by John Steinbeck
If Cannery Row had a first lady, it would be Dora. As Mack says, "there is one hell of a woman" (23.63). At Doc's party, she gets the royal treatment: "Dora sat in a kind of throne, her orange hair flaming" (30.11). She even wears a "green eyeshade" like some sort of crown.
But despite the "magnificent pink silk wrapper," she's no lady of leisure: Dora has a serious job to do.
Heart of Gold
As the madam of the Bear Flag Restaurant—which is actually a brothel—Dora runs a tight ship, but she's got a (say it with us) heart of gold. She gives away boatloads of money to all different kinds of charities, partly because she's a good person and partly … because her business is illegal and she's got to keep the police off her back by donating $50 to their pension fund when everyone else donates $1.
But during the influenza epidemic, she's the only person besides Doc who helps out, sending her girls around with soup and comfort. We learn that "Dora, who was soft as a mouse's belly, could be as hard as carborundum." And she takes care of her girls, even the ones who are "fairly inactive due to age and infirmities." (Lee Chong would probably say that's no way to run a business.) She's even concerned about consent, since she won't let drunk girls work.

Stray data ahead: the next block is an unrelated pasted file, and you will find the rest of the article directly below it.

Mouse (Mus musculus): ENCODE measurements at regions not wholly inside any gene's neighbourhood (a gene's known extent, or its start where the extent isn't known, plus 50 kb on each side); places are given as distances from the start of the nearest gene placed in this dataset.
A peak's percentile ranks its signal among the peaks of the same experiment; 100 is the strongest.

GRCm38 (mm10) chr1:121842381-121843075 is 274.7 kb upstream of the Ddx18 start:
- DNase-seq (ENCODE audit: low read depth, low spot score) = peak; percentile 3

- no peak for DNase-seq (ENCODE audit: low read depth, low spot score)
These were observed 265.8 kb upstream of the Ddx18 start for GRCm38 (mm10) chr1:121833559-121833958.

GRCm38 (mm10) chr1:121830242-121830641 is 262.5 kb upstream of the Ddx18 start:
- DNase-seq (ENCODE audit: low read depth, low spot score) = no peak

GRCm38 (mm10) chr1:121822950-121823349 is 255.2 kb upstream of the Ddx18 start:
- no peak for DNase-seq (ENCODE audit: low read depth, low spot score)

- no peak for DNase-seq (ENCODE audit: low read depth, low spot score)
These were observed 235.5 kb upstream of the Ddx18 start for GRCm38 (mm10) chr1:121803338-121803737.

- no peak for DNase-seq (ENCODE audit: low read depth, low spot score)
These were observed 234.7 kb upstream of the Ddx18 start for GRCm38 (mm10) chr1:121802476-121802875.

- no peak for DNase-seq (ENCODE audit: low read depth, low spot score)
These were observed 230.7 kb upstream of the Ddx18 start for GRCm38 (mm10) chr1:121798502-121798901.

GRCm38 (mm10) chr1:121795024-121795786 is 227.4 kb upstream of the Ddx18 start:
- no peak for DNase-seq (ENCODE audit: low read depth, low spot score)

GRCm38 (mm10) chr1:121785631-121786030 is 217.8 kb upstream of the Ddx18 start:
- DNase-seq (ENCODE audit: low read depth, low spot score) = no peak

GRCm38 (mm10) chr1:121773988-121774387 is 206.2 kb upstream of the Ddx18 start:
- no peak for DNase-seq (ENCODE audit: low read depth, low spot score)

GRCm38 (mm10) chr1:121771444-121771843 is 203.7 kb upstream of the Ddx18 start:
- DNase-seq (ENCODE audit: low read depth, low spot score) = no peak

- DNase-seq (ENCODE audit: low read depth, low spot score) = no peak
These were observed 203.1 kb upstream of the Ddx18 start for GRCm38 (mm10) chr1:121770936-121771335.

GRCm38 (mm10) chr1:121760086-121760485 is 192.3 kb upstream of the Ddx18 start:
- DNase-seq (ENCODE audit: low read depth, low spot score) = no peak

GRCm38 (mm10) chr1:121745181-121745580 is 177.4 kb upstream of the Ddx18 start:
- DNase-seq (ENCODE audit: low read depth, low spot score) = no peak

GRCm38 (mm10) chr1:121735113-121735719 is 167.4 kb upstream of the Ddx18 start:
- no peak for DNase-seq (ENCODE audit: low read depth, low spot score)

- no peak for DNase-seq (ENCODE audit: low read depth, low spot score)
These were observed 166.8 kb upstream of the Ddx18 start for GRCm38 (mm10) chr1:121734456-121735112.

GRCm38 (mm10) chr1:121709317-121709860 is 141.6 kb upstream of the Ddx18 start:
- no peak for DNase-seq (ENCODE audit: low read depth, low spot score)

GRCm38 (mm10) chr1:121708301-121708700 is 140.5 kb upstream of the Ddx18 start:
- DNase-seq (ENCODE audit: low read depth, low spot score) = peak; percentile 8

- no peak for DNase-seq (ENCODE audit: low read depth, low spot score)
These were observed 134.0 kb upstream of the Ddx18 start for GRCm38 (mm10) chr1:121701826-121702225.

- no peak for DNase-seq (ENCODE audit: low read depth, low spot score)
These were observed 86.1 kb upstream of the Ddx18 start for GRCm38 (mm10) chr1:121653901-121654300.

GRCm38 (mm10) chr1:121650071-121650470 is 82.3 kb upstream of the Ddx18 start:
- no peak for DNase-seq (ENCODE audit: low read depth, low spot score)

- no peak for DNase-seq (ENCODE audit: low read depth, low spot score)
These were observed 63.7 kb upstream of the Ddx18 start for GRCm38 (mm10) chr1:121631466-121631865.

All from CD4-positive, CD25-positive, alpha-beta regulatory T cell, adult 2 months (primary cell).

Sure, in a lot of ways Dora is like the female Doc. She's kind and caring, and she's got a touch of steel—the "carborundum" that makes Doc punch Mack in the nose and makes Dora marshal her ladies of the night into little Florence Nightingales. She's got the smarts, too. When Mack needs advice about how to make things up to Doc, he visits Dora. Like Doc, she helps take care of the people in Cannery Row.
But Dora isn't Doc. Where Doc stands apart from Cannery Row as an observer and someone who could be doing bigger and better things, Dora is right at home with the bums and prostitutes. She's one of them—just successful. Let's put it this way: there's no Gregorian chant coming from her brothel late at night.